Now we are left with impending inflation including petrol prices about to rocket, a currency that dropped at one point to Zimbabwean dollar levels and outside investors swiftly detaching their bargepoles from the UK. This would be worrying even if the two year process of leaving the Union had started, but the PM has washed his hands of it and the heads of the Leave campaign are now panicking and running as swiftly as possible in the opposite direction, admitting they didn’t really have a plan in place for if they actually won. This means the minimum two-year insecure period is increasing every day that no one takes the rudder. The markets hate insecurity; the chairman of Tesco only has to sneeze and they go into meltdown.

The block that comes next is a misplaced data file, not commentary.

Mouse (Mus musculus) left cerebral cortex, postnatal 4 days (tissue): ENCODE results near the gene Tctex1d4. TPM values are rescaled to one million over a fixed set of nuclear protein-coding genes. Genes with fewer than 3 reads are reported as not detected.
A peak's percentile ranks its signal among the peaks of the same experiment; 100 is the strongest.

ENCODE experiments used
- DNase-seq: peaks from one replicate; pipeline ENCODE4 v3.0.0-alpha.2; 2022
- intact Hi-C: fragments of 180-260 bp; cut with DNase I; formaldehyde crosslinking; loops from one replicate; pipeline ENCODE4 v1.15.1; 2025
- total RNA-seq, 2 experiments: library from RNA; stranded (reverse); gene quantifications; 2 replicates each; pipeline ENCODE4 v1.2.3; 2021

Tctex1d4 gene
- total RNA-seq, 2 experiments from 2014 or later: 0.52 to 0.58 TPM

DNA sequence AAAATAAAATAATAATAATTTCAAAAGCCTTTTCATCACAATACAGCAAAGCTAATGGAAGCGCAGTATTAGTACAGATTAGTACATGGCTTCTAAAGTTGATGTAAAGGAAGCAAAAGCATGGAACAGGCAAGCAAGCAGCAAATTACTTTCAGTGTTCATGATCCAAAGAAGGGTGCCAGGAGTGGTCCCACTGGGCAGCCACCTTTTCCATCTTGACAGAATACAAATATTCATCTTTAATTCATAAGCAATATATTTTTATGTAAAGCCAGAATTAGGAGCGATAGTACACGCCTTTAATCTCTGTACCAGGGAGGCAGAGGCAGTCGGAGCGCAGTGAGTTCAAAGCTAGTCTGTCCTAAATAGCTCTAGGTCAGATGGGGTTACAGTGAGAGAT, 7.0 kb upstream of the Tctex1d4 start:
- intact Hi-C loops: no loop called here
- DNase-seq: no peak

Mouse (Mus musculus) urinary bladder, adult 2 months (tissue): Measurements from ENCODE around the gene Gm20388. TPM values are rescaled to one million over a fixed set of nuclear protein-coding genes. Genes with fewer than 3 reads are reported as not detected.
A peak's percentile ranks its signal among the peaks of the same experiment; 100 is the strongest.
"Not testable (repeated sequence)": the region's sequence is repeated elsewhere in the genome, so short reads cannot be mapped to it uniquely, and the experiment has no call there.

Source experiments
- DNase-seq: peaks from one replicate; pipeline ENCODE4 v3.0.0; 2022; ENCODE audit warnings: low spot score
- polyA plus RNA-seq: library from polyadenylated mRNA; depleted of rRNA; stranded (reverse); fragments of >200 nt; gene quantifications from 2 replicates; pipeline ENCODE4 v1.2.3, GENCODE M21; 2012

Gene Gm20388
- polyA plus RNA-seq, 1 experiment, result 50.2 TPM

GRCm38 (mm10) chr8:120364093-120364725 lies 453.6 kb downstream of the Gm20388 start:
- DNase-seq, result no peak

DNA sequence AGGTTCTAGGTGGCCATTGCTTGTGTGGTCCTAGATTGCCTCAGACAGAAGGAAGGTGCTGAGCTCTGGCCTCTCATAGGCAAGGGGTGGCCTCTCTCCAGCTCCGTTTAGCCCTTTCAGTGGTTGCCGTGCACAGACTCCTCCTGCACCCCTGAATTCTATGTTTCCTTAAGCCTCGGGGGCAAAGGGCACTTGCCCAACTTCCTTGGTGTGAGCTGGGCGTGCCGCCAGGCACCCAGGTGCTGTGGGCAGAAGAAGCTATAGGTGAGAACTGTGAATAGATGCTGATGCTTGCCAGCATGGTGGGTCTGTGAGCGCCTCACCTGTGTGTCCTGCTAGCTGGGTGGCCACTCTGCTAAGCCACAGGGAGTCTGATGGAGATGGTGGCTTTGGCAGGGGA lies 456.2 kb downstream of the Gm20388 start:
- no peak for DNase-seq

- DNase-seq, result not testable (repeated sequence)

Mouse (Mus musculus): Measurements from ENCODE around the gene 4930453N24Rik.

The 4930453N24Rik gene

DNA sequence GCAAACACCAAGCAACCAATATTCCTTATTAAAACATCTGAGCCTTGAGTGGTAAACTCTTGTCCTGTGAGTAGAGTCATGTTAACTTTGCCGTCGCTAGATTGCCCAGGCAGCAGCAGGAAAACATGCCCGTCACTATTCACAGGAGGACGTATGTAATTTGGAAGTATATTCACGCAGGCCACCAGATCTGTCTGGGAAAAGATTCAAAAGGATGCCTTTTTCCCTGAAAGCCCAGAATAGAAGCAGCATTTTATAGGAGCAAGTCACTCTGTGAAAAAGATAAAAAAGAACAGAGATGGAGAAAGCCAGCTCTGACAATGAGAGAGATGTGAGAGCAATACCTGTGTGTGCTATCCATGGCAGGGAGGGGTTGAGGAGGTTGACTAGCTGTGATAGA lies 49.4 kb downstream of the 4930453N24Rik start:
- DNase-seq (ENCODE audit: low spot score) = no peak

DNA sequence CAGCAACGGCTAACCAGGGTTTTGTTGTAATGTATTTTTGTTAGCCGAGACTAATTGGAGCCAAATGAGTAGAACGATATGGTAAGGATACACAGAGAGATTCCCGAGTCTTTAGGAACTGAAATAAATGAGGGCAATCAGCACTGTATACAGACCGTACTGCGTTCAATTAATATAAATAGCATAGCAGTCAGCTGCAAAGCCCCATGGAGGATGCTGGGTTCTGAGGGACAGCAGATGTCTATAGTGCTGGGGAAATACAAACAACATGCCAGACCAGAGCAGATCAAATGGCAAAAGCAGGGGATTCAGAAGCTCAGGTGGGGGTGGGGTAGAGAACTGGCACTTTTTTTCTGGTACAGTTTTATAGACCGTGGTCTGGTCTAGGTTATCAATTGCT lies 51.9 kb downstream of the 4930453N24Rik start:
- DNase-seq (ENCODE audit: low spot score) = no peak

I know there are hundreds of different reasons people voted Leave, but if you did it to give the establishment a bashing, you didn’t really consider the consequences of that bashing trickling down to EVERY-BLOODY-BODY did you? In fact, if you wanted to bash the establishment, siding with staunch establishmentistas Boris Johnson and Michael Gove was a funny way to show it.
What do we do about it then?
The second referendum thing is a worry – it causes problems and distrust from those who won the first vote (even though the campaign was set up in expectation of defeat by a Leave supporter, Farage said he’d go for a second opinion if he lost by two percent and Brexiters threatening a judicial review if they lost after the registration deadline was extended). It would never be taken seriously and would be seen to ‘prove’ Europhiles were out of touch with democracy.
Do we just wait and hope everyone is too chicken to trigger the withdrawal and we continue as we are? I’m concerned that will extend the uncertainty and economic turmoil, but I don’t want Brexit to actually happen. I genuinely don’t know what is best, but there are some things we can do while we wait to see how it plays out: